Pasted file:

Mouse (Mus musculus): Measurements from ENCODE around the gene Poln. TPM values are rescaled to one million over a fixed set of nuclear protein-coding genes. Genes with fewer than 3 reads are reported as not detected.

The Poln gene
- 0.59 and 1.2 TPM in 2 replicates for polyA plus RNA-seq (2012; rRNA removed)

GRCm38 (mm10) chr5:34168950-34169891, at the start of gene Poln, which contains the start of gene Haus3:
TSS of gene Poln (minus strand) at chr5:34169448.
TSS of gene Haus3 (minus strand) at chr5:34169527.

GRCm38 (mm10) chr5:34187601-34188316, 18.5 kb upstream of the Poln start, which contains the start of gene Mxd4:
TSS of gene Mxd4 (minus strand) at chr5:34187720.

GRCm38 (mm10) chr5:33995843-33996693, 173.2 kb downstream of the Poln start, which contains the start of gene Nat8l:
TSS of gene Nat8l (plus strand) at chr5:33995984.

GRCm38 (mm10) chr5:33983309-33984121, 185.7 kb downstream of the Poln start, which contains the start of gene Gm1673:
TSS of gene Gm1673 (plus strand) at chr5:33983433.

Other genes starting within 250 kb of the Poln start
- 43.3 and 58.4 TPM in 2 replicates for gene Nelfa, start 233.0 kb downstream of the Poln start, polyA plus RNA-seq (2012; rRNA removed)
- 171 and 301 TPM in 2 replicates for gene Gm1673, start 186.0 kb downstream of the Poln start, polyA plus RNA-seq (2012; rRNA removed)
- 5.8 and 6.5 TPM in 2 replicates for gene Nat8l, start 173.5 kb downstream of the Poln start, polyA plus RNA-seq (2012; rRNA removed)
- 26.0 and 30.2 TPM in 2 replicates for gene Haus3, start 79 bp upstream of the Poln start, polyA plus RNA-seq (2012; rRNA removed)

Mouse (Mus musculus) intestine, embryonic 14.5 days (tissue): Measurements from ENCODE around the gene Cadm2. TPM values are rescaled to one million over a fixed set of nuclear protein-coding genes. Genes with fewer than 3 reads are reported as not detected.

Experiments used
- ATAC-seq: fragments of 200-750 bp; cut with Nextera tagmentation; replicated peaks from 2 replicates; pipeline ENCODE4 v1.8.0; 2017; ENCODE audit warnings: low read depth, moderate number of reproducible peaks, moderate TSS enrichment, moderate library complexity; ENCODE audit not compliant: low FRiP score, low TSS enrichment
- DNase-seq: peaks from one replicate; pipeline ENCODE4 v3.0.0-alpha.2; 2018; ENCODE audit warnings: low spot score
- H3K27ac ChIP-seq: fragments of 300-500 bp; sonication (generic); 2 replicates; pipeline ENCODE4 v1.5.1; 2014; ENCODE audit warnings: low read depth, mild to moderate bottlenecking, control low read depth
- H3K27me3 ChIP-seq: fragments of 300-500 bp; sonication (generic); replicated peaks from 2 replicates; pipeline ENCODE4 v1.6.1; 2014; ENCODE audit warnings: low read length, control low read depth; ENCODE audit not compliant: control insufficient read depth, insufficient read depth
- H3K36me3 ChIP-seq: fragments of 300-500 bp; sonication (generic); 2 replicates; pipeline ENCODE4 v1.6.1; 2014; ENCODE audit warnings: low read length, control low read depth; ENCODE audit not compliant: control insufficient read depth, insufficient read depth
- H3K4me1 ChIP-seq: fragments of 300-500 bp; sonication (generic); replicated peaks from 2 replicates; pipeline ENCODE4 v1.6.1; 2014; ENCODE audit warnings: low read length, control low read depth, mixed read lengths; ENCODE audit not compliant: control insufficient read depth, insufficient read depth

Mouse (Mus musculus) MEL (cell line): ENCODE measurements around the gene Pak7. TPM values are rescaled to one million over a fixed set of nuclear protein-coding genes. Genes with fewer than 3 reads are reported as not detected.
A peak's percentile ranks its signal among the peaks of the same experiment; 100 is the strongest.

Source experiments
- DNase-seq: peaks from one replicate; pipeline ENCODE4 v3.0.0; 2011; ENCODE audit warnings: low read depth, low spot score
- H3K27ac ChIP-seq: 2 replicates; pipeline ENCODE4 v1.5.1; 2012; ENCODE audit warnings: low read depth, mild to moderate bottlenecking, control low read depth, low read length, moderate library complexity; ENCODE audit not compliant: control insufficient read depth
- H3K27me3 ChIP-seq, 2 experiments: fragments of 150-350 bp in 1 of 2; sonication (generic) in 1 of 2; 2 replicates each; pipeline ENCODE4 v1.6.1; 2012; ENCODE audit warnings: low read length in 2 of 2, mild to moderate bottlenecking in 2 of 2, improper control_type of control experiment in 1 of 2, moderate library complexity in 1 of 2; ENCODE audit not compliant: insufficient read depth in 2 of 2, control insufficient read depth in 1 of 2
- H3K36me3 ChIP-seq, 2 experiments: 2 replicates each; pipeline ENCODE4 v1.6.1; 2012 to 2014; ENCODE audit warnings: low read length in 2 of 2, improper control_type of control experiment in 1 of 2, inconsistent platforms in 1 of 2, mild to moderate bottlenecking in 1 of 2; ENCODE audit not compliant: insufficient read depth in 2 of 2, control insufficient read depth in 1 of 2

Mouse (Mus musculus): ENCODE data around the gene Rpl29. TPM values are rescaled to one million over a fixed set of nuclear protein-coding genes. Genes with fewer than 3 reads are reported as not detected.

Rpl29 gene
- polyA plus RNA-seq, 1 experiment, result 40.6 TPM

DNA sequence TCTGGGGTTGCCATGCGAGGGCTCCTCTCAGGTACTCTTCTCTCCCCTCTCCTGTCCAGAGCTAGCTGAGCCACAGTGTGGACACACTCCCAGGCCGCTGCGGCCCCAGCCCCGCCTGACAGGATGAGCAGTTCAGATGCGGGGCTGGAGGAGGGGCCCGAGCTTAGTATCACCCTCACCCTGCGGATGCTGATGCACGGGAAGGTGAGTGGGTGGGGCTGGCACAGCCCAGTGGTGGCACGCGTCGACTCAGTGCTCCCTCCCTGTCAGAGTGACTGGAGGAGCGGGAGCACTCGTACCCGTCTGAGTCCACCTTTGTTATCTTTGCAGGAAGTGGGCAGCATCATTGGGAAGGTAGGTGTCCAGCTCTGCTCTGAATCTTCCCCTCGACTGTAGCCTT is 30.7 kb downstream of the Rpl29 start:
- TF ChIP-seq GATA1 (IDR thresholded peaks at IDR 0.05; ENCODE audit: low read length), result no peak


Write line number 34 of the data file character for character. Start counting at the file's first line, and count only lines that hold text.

Rpl29 gene